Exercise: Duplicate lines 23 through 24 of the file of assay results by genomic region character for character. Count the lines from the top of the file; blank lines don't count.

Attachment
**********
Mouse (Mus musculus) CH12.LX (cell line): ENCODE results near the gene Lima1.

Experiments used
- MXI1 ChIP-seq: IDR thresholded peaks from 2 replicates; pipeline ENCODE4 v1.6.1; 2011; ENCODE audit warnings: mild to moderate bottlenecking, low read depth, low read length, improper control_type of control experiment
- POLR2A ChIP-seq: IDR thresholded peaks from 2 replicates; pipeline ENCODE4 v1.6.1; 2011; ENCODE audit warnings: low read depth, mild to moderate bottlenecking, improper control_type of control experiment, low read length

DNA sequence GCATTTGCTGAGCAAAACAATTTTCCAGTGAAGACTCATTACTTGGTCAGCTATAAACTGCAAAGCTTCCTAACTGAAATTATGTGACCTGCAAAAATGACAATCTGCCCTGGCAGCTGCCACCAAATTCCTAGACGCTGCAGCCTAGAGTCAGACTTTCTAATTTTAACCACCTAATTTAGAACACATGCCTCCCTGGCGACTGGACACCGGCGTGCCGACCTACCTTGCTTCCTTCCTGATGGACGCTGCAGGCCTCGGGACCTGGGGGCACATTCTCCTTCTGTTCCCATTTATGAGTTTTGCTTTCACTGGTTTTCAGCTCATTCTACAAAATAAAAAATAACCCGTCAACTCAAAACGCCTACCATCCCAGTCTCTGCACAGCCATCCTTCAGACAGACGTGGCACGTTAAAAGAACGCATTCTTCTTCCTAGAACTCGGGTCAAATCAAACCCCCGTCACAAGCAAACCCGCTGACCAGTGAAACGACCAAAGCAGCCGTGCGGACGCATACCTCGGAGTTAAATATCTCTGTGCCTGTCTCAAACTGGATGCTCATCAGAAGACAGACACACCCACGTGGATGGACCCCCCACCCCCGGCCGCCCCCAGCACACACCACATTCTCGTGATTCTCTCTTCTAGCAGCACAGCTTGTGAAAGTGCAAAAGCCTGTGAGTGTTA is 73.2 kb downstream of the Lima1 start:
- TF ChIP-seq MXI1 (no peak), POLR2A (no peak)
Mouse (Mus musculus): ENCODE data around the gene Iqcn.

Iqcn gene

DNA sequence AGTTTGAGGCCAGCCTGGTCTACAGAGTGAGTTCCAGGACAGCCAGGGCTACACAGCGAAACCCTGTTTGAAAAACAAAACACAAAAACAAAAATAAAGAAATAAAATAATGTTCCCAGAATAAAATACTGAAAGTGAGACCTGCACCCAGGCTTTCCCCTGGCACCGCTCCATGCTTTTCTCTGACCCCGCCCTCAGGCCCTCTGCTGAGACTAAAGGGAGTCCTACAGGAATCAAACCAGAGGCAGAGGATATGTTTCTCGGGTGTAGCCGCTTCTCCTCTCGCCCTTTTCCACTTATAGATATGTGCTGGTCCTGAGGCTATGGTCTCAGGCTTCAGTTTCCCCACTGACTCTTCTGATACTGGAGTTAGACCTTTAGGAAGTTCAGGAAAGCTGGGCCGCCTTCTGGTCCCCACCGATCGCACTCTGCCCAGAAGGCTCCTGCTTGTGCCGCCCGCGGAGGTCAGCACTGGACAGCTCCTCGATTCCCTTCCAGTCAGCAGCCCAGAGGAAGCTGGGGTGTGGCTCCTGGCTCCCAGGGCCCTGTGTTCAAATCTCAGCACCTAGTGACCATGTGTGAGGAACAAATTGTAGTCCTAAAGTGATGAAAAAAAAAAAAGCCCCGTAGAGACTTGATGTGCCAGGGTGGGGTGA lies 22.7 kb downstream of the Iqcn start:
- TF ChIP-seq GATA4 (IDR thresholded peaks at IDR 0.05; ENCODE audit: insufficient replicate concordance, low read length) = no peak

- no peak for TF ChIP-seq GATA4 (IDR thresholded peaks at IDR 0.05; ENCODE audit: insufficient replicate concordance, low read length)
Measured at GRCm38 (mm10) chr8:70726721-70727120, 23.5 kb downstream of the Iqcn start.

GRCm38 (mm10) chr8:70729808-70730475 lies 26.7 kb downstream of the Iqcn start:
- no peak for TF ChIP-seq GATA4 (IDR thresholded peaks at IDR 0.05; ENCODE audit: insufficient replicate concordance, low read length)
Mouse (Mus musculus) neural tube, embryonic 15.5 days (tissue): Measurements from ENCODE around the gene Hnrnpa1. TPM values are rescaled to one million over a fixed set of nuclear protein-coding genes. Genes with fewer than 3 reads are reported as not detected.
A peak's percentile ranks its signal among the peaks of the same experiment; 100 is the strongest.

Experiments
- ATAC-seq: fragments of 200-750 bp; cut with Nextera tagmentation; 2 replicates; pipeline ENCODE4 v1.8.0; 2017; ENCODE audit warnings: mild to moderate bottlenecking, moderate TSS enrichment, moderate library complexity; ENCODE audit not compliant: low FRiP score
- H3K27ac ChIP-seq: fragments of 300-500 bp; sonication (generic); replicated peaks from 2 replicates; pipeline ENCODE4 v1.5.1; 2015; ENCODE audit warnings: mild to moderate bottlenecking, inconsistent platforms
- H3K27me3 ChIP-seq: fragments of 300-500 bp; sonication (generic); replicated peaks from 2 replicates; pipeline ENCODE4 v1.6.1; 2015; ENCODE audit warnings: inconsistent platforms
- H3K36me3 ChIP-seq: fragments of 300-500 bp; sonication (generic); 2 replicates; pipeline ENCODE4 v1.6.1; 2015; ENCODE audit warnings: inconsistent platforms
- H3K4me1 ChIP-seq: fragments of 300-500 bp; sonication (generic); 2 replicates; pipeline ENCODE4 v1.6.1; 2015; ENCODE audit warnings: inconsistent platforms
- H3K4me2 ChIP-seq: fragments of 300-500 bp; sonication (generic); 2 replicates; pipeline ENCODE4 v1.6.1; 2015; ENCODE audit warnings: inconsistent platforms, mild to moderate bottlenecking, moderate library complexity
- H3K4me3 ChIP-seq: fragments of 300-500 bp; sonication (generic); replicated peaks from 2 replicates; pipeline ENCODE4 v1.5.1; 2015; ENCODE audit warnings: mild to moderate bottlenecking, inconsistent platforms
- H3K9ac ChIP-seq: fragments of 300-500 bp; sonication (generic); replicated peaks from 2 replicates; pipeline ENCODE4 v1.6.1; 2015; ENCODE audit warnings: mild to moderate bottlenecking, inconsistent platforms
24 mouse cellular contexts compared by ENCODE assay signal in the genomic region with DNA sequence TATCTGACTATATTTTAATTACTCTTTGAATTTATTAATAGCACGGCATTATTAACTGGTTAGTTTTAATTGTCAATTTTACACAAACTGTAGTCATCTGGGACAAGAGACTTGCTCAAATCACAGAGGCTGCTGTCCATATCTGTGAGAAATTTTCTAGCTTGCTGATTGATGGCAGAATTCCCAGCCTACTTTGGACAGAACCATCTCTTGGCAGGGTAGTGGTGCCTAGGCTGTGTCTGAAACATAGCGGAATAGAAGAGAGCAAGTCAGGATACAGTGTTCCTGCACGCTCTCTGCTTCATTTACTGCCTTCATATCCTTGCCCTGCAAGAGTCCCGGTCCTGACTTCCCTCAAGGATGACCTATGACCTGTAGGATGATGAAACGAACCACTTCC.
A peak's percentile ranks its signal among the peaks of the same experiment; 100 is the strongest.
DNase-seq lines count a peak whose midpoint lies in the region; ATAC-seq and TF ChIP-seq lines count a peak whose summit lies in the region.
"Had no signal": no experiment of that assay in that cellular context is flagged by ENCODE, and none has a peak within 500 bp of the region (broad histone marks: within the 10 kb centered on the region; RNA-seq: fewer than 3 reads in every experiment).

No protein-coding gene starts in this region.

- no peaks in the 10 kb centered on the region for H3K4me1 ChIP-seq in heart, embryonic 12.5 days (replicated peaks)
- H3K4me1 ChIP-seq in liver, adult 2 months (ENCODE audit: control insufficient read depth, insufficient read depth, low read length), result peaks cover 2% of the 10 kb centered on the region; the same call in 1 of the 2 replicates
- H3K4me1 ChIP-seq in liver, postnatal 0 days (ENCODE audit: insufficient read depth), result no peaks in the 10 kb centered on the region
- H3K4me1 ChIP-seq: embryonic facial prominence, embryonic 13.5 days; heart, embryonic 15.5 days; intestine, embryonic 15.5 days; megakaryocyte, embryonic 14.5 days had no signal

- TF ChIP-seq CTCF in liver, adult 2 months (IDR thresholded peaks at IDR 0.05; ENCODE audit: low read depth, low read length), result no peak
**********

- H3K4me2 ChIP-seq: fragments of 300-500 bp; sonication (generic); 2 replicates; pipeline ENCODE4 v1.6.1; 2015; ENCODE audit warnings: inconsistent platforms, mild to moderate bottlenecking, moderate library complexity
- H3K4me3 ChIP-seq: fragments of 300-500 bp; sonication (generic); replicated peaks from 2 replicates; pipeline ENCODE4 v1.5.1; 2015; ENCODE audit warnings: mild to moderate bottlenecking, inconsistent platforms